house" like a million other places in town—I liked the
elevated volume as well, it wasn't just all backdrop beats.
definitely into all the tactile elements: the fabrics, the pottery,
the elegant Spiegelau stemware, and the satisfying flatware that
feels justly sized. Even when my friend and I were sharing bites,
I liked the surprise touch of the unglazed underside of some of
the elegant pique tablecloth will be the landing strip for an amuse
served in an oversized modern silver spoon—this particular
night was a smooth corn custard with saffron, chive, piment d'Espelette,
and McEvoy olive oil. I was thrilled with this mouthful of ingredients
that pulled from Marcia's list of greatest hits.
I should back up here: the dining room has two tasting menus, either
the $75 four-course menu, or the $105 tasting menu of 11 (or so)
dishes. Full disclosure here: although I opted for the four-course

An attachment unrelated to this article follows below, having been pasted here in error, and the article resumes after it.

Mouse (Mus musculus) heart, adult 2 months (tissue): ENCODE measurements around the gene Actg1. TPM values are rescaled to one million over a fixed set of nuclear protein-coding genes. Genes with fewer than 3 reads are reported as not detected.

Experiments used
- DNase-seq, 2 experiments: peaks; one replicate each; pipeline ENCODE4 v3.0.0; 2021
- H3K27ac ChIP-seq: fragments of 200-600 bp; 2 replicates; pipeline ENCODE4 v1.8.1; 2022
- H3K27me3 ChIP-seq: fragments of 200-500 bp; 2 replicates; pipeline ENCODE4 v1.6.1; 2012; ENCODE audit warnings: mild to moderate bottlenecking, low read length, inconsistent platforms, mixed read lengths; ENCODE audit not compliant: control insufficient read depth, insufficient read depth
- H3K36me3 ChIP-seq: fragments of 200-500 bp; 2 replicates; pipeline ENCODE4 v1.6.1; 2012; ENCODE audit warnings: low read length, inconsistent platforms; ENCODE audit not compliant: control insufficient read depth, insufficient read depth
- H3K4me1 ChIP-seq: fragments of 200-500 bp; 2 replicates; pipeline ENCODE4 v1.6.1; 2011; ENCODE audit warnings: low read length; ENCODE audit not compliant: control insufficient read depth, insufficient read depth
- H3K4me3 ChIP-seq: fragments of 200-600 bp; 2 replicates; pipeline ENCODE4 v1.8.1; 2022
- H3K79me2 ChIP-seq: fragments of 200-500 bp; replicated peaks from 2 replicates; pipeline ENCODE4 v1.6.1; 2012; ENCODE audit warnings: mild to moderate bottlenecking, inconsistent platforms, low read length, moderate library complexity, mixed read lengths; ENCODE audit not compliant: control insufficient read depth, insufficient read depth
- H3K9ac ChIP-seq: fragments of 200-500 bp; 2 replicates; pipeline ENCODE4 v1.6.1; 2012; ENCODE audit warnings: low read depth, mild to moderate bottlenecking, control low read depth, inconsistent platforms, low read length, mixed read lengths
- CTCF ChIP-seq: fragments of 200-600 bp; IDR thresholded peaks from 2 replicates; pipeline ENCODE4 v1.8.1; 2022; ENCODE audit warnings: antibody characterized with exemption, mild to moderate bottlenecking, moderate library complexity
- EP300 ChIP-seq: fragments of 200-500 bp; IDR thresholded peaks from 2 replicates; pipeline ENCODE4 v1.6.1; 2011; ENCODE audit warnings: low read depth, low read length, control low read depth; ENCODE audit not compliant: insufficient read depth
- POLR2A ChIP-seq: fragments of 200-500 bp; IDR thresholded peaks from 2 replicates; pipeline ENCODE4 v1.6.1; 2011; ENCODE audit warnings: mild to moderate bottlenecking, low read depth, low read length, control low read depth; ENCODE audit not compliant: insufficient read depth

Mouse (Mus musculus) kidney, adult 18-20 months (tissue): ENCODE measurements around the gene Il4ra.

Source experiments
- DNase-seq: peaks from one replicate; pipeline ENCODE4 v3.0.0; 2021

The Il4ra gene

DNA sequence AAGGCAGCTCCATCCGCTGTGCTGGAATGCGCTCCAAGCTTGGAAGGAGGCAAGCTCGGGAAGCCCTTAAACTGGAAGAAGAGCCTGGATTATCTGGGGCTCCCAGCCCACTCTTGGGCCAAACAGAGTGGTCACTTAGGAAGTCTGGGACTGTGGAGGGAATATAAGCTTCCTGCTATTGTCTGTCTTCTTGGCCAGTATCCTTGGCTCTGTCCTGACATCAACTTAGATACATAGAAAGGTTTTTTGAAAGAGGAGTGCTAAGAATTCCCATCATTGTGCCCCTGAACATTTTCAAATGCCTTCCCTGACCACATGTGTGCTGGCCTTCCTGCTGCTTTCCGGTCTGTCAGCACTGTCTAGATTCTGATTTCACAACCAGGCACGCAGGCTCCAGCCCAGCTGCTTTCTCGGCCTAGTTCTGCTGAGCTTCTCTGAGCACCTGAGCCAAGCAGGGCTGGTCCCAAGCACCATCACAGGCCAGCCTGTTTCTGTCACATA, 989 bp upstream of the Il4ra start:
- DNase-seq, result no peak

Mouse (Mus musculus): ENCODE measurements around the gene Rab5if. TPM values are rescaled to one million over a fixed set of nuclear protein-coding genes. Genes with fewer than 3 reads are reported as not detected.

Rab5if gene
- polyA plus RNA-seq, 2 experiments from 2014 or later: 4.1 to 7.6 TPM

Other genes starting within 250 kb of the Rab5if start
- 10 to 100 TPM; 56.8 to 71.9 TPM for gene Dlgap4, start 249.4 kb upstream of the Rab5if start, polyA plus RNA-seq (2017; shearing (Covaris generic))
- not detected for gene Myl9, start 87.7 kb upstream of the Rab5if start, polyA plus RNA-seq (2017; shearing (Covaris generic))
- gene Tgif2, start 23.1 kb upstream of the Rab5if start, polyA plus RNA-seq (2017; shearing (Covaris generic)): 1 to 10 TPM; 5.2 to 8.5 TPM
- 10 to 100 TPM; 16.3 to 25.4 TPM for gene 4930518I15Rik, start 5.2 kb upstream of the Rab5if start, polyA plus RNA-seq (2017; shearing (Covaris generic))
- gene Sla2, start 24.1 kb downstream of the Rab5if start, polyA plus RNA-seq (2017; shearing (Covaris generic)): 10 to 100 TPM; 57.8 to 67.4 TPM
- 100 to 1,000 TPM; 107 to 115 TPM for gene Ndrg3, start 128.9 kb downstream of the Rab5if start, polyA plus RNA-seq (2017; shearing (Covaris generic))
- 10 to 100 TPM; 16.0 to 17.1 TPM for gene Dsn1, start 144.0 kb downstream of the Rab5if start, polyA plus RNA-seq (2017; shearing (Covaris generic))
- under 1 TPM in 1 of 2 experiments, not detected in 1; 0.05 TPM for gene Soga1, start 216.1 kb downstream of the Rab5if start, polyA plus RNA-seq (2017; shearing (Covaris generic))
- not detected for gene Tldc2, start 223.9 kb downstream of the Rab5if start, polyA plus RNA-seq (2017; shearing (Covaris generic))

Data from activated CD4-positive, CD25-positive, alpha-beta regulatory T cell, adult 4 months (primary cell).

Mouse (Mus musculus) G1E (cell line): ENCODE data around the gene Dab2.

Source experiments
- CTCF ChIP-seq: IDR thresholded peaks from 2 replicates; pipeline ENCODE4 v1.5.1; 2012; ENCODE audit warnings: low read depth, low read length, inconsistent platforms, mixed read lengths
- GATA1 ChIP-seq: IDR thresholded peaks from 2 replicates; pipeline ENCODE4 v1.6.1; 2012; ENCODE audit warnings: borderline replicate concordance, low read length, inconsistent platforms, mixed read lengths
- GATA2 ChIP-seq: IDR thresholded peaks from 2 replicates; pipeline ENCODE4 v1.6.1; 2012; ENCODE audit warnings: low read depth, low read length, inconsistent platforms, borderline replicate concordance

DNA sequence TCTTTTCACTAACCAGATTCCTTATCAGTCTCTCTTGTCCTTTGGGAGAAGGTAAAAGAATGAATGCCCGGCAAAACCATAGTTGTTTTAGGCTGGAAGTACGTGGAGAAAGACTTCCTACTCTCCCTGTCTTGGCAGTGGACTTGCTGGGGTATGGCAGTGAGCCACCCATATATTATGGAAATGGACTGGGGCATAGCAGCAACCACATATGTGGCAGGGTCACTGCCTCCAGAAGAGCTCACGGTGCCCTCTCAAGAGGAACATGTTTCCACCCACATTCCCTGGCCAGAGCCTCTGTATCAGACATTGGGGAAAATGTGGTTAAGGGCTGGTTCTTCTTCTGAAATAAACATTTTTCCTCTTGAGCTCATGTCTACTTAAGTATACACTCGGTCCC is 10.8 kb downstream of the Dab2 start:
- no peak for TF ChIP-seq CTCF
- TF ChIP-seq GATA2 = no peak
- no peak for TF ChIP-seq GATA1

menu, I have a friend in the kitchen who kindly sent out some extras
from the tasting menu, so I am actually reporting on some dishes
from both sides of the menu. (I know, sucks to be me.) And vegetarians,
you can happily indulge in the four-course menu—Patterson
does wonderful things with vegetables.
writers have discussed the pink grapefruit dish, a perky cloud of
silky mousse obscuring little segments of grapefruit and torn tarragon
at the bottom, dialed up with black pepper, ginger, and cognac.
But the talking point is the small swatch of essential oil that
arrives next to the mousse—you're instructed to dab
it on your wrist, which is designed to heighten and mirror all the
flavors in the dish. Remember, chef co-wrote a book called "Aroma:
The Magic of Essential Oils in Foods and Fragrance," so